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Question Number: 32513

Law 14 - The Penalty kick 6/16/2018

RE: Adult

Nik of Moscow, Moscow Russia asks...

Hello!

My question is about penalties (law 14).

It says 'The defending goalkeeper must remain on the goal line <...>'
What does this exactly means?
Can he stand a little ahead of the goal line, just touching it with his heels? Can he lean forward? Can he make a step with one foot, remaining other foot at the goal line?

Where I can find explanation of this 'remain on the goal line' terminology in FIFA Laws of the Game?

Thanks

Answer provided by Referee Joe McHugh

Hi Nik
There is no detailed explanation other than what it says in your quote and the referees interpretation. For all referees it is understood that the goalkeeper must have any part of both feet touching any part of the goalline. The goalkeeper can be leaning forward or in any direction.
In reality referees and assistants are somewhat generous to goalkeepers at penalty kicks and at speed it is not so easy to be precise about the exact position of the goalkeepers feet at the moment of the kick. Many referees will allow a little movement forward as long as it is not excessive.
To save a decent penalty kick there has to be some movement and goalkeepers know that they have to be on the move at or just before the kick. Having said that most penalties that are missed are poorly taken so movement is not the key factor but rather direction and poor strength of kick.
Now I notice in the World Cup a tightening up of encroachment and I suspect that Video Assistant Referee technology is assisting here as a referee could review encroachment on a missed penalty. Players have been told this from the reactions I have seen so far. I watched the Lionel Messi penalty closely and if there was encroachment it was insignificant and therefore seen as trifling and doubtful. The same on the Peru missed penalty. Neither side could have any complaint about those misses. It will be interesting when we get to Kicks from the Penalty Mark later in the tournament.




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Answer provided by Referee Peter Grove

Hi Nik,
You will not find any detailed explanation in the IFAB's Laws of the Game as to what the phrase ''must remain on the goal line'' means exactly - or various other phrases, for that matter.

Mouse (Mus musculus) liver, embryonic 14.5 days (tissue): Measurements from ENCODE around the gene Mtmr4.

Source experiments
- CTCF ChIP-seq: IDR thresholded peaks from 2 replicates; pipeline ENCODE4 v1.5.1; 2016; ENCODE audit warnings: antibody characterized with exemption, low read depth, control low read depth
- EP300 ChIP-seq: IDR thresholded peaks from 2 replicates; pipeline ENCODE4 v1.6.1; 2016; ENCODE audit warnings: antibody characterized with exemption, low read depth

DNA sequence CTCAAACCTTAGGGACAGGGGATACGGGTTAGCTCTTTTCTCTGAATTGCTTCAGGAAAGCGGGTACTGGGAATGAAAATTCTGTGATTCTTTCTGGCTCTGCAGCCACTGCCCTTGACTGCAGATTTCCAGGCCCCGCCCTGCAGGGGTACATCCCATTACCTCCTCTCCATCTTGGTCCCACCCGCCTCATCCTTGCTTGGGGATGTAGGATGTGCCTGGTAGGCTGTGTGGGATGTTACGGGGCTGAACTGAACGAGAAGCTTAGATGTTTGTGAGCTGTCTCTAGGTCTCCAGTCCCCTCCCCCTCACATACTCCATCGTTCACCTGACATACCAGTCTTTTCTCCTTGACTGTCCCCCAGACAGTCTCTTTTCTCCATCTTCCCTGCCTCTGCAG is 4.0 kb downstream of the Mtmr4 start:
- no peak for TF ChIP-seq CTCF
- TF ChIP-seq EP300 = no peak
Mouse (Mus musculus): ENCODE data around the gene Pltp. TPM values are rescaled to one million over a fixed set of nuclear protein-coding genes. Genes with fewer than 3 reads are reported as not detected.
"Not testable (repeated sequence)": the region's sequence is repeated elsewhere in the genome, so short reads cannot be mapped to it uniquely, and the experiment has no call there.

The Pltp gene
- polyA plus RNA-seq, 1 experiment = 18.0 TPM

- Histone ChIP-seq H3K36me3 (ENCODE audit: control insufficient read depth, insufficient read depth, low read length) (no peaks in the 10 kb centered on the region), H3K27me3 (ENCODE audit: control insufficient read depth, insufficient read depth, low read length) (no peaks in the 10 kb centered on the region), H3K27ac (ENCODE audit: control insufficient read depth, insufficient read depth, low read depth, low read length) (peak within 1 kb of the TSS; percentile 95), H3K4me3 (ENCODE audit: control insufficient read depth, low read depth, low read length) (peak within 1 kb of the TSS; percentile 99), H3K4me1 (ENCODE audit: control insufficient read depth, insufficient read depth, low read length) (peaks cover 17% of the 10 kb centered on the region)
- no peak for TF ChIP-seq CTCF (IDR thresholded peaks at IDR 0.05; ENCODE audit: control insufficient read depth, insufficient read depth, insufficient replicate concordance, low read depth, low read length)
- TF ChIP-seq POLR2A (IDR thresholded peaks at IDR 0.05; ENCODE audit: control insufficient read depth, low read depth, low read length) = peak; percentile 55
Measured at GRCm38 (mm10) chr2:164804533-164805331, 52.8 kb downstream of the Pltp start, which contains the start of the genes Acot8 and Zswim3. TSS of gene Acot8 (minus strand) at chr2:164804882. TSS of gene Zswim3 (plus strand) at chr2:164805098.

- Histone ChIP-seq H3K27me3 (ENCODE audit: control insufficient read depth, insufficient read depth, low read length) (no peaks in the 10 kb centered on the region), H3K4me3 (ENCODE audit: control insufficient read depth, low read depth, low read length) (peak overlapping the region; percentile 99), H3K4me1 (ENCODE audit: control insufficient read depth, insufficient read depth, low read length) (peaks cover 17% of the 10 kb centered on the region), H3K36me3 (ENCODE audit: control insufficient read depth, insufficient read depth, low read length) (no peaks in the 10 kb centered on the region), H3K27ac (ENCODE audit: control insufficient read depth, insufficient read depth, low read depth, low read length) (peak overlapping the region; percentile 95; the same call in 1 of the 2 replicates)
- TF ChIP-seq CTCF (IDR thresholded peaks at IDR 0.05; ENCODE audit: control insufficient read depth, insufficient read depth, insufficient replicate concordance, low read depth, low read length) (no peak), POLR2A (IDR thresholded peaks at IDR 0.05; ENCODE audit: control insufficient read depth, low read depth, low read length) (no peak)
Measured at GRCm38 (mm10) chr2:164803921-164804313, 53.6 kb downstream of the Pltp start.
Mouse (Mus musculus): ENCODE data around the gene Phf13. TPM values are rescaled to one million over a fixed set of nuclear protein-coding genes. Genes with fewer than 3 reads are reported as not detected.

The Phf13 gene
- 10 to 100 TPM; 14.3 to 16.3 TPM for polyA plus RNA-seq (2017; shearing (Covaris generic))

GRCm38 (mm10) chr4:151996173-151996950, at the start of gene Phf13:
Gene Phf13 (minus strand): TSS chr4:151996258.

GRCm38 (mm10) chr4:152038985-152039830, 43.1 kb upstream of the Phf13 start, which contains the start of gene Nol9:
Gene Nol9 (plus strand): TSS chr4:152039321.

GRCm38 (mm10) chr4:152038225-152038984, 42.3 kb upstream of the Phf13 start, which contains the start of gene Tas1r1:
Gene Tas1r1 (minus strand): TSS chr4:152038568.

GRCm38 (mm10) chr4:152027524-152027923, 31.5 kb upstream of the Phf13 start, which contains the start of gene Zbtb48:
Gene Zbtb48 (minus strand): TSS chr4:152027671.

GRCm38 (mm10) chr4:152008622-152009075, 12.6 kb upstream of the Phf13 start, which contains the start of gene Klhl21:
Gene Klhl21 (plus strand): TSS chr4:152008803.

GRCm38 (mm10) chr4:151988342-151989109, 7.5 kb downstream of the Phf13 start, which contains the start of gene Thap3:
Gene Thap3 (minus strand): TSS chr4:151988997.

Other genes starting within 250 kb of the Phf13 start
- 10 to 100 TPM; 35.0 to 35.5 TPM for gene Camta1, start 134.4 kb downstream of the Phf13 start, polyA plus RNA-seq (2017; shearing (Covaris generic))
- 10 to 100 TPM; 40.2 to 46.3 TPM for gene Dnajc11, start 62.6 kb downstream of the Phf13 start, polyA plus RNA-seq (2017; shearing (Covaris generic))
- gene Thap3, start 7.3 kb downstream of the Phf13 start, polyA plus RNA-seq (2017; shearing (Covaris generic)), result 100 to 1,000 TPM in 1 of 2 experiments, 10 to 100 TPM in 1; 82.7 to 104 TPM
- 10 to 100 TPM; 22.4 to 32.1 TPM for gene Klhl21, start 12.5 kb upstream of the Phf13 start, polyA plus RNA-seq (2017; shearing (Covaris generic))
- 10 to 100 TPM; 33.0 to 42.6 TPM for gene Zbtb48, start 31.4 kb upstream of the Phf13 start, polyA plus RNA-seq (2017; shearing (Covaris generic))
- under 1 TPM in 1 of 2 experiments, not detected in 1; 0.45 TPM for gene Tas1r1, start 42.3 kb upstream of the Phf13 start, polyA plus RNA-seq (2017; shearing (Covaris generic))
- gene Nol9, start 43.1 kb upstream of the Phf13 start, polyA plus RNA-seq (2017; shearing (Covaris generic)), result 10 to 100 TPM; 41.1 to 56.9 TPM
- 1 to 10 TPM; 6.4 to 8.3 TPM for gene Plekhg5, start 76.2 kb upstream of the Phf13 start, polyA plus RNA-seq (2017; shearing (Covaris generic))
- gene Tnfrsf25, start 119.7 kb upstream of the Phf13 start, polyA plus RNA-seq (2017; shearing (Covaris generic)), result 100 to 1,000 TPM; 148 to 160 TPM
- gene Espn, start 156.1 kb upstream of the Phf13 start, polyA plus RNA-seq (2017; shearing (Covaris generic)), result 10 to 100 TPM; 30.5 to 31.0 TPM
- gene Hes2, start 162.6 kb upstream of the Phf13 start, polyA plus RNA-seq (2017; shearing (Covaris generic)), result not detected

This is where the wording in Law 5 comes in, which says that:

''Decisions will be made to the best of the referee's ability according to the Laws of the Game and the 'spirit of the game' and will be based on the opinion of the referee who has the discretion to take appropriate action within the framework of the Laws of the Game.''

So basically it's up to the referee to decide how to interpret the law. It's certainly true that as ref McHugh mentions, most referees seem to have a somewhat liberal interpretation of what constitutes 'remaining on the line' and will allow a certain amount of forward motion to occur without penalising it. I have also noticed that in the current World Cup, referees seem to be issuing strict instructions to the players before each penalty kick, to abide by the restrictions on encroachment, both for outfield players and goalkeepers.



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Answer provided by Referee Ben Mueller

Typically it is well understood amongst the referee community, that the keeper must have both feet on the goal line until the ball is kicked. The other time this will come in the play is for indirect free kick's in the penalty area that are closer than 10 yards from the goal line. The defending team can be on the goal line between the posts if they wish. But once again both feet must be on the goal line until the ball is been kicked.



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Answer provided by Referee Richard Dawson

HI NIk,
the goal line is a 5 inch wide line, a size 13 boot is likely over 12 inches long so if a tip of toe to edge of back line or from heel to front edge we have a 28 to 36 inch spread of a legally taken keeper position between the pipes and under the crossbar where a portion of his foot is in contact with a portion of the goal line!

A keeper is denied the right to move off his goal line UNTIL the ball is kicked & moved . However in the kicking motion there is a brief transition state of the ball leaving the foot as the keeper tries to time his outward movement. SO a step out towards the ball as it is leaving the foot is generally permitted!

It has been obvious to me so far the referees are communicating PK procedures directly to the players/keepers on the FOP as per the pregame discussion held in advance of this World CUP. There was a directive to clamp down on the excessive movement of players encroaching into the PK area as well as the keeper coming off his line too early.

Despite this directive it is still ITOOTR as to whether there is encroachment or not! If it is significant the call needs to be made as per the LOTG directive! However, if it is deemed uncertain or as trifling or doubtful where in the opinion of the referee the result is fair & just it can be accepted .
Cheers



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